CHICAGO — After much debate in the days leading up to Monday’s meeting of the National Association of Realtors board of directors, the board passed four multiple listing service policy changes with little fuss, including a broker-backed policy known as “MLS of Choice.”
The changes prevent MLSs from requiring agents to pay for their service even if they don’t want it, so long as agents can prove they subscribe to a different MLS.
MLSs will be required to provide a no-cost waiver of all MLS fees for such agents, and MLSs may, if they choose, require agents and their brokers to sign a certification for non-use of their MLS services, which, if violated, can include penalties (such as back-billing) and termination of the waiver.
The amended policies are MLS Policy Statements 7.42 and 7.43. The former previously allowed Realtor-affiliated MLSs to require that all of the licensed salespersons affiliated with a broker’s office subscribe to the MLS — if a broker is a member of the MLS and that broker’s office lies within the territorial jurisdiction of the association that owns and operates the MLS. The latter policy now includes the waiver mandate.
According to the brokers pushing for change, the policy as-is hurt agent recruiting and retention; forced brokers or their agents to pay for MLS services they did not want or find valuable; and discriminated against newer, tech-enabled business models.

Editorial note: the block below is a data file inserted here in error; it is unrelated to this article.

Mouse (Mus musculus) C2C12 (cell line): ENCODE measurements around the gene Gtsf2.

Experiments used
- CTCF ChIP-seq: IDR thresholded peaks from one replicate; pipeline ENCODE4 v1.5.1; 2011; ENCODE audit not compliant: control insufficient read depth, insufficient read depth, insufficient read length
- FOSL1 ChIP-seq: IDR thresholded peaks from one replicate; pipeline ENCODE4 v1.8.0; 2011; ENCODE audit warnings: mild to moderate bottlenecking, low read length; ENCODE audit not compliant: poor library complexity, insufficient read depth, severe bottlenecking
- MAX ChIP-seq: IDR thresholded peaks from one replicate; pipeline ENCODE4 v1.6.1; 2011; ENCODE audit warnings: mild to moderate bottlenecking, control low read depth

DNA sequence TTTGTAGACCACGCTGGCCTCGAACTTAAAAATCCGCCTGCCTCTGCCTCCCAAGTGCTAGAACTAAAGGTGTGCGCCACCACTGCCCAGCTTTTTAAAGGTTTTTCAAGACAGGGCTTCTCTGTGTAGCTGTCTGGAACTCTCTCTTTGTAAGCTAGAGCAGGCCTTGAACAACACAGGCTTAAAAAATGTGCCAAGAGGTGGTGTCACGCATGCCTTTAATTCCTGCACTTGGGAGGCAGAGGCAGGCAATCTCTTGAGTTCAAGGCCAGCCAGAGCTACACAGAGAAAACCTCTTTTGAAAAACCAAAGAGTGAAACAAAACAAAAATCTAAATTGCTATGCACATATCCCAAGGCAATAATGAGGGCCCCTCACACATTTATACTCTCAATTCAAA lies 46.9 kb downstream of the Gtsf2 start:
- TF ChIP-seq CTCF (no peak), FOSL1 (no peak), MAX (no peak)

Other MLS policies approved by the NAR board today have to do with broker access to sold data, property search results and MLS subscriber orientation.
- Sold data: Today’s vote amended MLS Policy Statement 7.58 to require MLSs to, at broker request, provide access to all available sold data maintained by the MLS starting from January 1, 2012 for display on the broker’s website. The policy had previously required MLSs to provide a minimum of three years of sold listing data. The amended policy keeps the existing exception for areas where sold information is not publicly accessible. The rationale behind the policy change was to allow brokers to compete on a level playing field with third-party listings portals, which do not have the three-year limitation.
- Property search results: The board amended the same policy, 7.58, to authorize brokers to return search results on their websites with no less than 500 listings or 50 percent of the MLS, whichever is less. This increases the previous minimum number of results to property searches that MLSs can mandate, which were previously no less than 100 listings or 5 percent of the MLS, whichever is less. The policy change, also meant to help broker websites compete, offers “less restrictive search parameters” and “a more robust search functionality,” according to NAR’s Multiple Listing Issues and Policies Committee.
- MLS subscriber orientation: The NAR board amended MLS Policy Statement 7.92 to require MLSs to make a remote training option for MLS orientation available to agents and brokers. The policy change is meant to ease potential administrative burdens on brokers and agents.